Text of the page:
As we requested in our November 29, 2016 Memorandum, the brothers are better served by
lawyers and judges working towards resolution and not throwing ad hominems. As fair notice,
we may consider sanctions for continued ad hominem distractions.
We described the factual background in our November 29, 2016 Memorandum. See Worth v.
Worth, No. 16-3877, 2016 WL 7007721 (E.D. Pa. Nov. 29, 2016).
ECF Doc. No. 22-8.
See Worth, 2016 WL 700721, at *2.
Compl. at 11 42.
ECF Doc. No. 20.
ECF Doc. Nos. 44 and 45.
See Worth, 2016 WL 700721, at *6.
ECF Doc. No. 46.
Ec F Doc. No. 48.
ECF Doc. No. 49.
ECF Doc. No. 57-1
Id. at 2-3.
EcF Doc. No. 57.
See Griggs v. Provident Consumer Discount Co., 459 U.S. 56, 58 (1982); see also Mary Ann
Pensiero, Inc. v. Jingle, 847 F.2d 90, 97-98 (3d Cir. 1988).
Ehleiter v. Grapetree Shores, Inc., 482 F.3d 207, 215 (3d Cir. 2007).
Pensiero, 847 F.2d at 98.
Venen v. Sweet, 758 F.2d 117, 121 (3d Cir. 1985).
See Sheet Metal Workers' Intern. Ass 'n Local 19 v. Herre Bros., Inc., 198 F.3d 391, 394 (3d
Cir. 1999) (finding a,District Court's order staying case pending appeal valid).
See Mazera v. Varsity Ford Servs., LLC, No. 07-12970, 2008 WL 2223907, at *1 (E.D. Mich.
May 29, 2008) (staying arbitration while appeals from a district court order were pending in the
Court of Appeals); Mendez v. Skymax Dominica, SA., No. 11-7548, 2011WL6413608, at *1
(S.D.N.Y. Dec. 13, 2011) (denying motion to stay arbitration pending appeal).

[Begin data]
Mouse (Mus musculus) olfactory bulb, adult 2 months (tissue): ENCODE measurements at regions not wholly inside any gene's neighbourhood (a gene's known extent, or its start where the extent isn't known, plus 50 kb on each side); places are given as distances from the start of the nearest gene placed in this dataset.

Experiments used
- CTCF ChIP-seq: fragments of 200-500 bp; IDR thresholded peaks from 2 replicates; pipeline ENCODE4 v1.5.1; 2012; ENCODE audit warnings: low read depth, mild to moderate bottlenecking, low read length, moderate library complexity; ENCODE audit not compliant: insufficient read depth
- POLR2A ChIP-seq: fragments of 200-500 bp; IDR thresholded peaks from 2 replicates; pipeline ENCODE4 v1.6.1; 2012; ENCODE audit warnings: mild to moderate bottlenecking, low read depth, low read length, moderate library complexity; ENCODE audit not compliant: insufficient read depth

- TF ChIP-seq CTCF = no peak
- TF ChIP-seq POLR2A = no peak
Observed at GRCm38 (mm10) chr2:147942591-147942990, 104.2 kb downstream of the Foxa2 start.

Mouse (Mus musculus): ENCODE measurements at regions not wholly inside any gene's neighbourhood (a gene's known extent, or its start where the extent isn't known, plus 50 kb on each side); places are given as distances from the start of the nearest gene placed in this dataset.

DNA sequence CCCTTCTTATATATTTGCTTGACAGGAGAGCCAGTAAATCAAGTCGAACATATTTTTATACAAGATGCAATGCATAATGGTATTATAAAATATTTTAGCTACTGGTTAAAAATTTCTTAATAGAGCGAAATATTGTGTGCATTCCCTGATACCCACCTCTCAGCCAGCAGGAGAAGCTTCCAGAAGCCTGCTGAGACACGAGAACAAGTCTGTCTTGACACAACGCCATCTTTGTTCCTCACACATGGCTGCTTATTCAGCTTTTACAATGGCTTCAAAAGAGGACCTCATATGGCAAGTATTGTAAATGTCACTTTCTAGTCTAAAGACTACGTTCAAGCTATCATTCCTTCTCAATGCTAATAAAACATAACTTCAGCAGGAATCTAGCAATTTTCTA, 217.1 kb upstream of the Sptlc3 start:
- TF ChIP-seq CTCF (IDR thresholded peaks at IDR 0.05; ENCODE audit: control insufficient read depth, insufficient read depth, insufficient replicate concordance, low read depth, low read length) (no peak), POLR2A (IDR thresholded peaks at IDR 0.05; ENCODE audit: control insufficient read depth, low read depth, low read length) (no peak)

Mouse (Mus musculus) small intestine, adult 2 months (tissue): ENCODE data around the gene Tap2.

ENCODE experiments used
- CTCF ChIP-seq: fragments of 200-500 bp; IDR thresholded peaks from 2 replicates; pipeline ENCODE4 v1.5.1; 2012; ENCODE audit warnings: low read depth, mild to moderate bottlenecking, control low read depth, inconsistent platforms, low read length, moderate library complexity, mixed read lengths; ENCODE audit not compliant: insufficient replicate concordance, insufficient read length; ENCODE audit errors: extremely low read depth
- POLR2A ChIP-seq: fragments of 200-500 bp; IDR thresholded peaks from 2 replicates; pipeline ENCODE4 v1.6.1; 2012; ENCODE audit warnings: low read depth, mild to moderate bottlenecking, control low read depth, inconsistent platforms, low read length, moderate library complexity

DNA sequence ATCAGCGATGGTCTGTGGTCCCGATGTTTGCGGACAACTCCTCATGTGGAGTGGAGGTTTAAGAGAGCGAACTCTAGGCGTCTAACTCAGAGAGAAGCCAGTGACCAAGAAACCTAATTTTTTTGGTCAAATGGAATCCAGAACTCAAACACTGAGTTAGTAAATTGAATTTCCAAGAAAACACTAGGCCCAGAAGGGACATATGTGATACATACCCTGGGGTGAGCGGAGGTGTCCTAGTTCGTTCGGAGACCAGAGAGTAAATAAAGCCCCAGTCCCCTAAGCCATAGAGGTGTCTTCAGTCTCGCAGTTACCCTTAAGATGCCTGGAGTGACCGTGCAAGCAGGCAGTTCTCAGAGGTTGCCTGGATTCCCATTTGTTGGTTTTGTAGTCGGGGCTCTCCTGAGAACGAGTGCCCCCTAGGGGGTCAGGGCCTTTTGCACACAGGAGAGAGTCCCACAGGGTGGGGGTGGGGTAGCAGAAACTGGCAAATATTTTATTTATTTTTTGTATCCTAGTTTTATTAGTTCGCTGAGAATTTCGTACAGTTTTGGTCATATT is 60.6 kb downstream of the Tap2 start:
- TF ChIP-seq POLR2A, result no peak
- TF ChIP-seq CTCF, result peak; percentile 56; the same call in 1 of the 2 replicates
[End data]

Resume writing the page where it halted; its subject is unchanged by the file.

C.B.S. Employees Federal Credit Union v. Donaldson, 716 F.Supp. 307 (W.D. Tenn. 1989);
Peck Ormsby Const. Co. v. City of Rigby, No.10-545, 2012 WL 914915, at *2-3 (D. Idaho Mar.
Peck Ormsby, 2012 WL 914915; see also Nken v. Holder, 556 U.S. 418, 129 S.Ct. 1749,
1760, 173 L.Ed.2d 550 (2009).
See, e.g., Graphic Communications Union, Chicago Paper Handlers' & Electrotypers' Local
No. 2 v. Chicago Tribune Co., 779 F.2d 13, 15 (7th Cir.1985) ("[t]he fact that an order to arbitrate imposes a cost, the cost of the arbitration, whether it is an opportunity cost of time or an
out-of-pocket expense for lawyers or witness fees or whatever, or both types of costs, does not
show irreparable harm. Otherwise every order to arbitrate would be deemed to create irreparable
harm."); Tejidos de Coamo, Inc. v. Int'l Ladies' Garment Workers' Union, 22 F.3d 8, 14 (1st
Cir.1994); Woodlawn Cemetery v. Local 365, Cemetery Workers and Greens Attendants Union,
930 F.2d 154, 157 (2d Cir.1991); Camping Constr. Co. v. Dist. Council of Iron Workers, 915
F.2d 1333, 1349 (9th Cir.1990) ("The district court's principal error lies in its assumption that
unnecessarily undergoing arbitration proceedings constitutes irreparable injury. That is simply
not the case.").
See Mazera, 2008 WL 2223907, at *1-2 (E.D. Mich. May 29, 2008) (finding "the outcome of
the arbitration proceeding may be mooted depending upon the decision on appeal," and thus a
stay of arbitration proceedings was appropriate pending appeal); Farr & Co v. the Punta Alice,
144 F. Supp. 839, 841 (S.D.N.Y. 1956) ("refus[ing] to grant the stay requested would compel
the respondent to enter into a proceeding which conceivably could make the appeal moot, this
court believes that the relief sought by the respondent in aid of its appeal should be granted in
order to preserve the status quo of the parties"); see also PaineWebber Inc. v. Hartmann, 921
F.2d 507, 515 (3d Cir. 1990) ("we think it obvious that the harm to a party would be per se irreparable if a court were to abdicate its responsibility to determine the scope of an arbitrator's
jurisdiction and, instead, were to compel the party, who has not agreed to do so, to submit to an
arbitrator's own determination of his authority") overruled on other grounds by Howsam v. Dean
Witter Reynolds, Inc., 537 U.S. 79 (2002).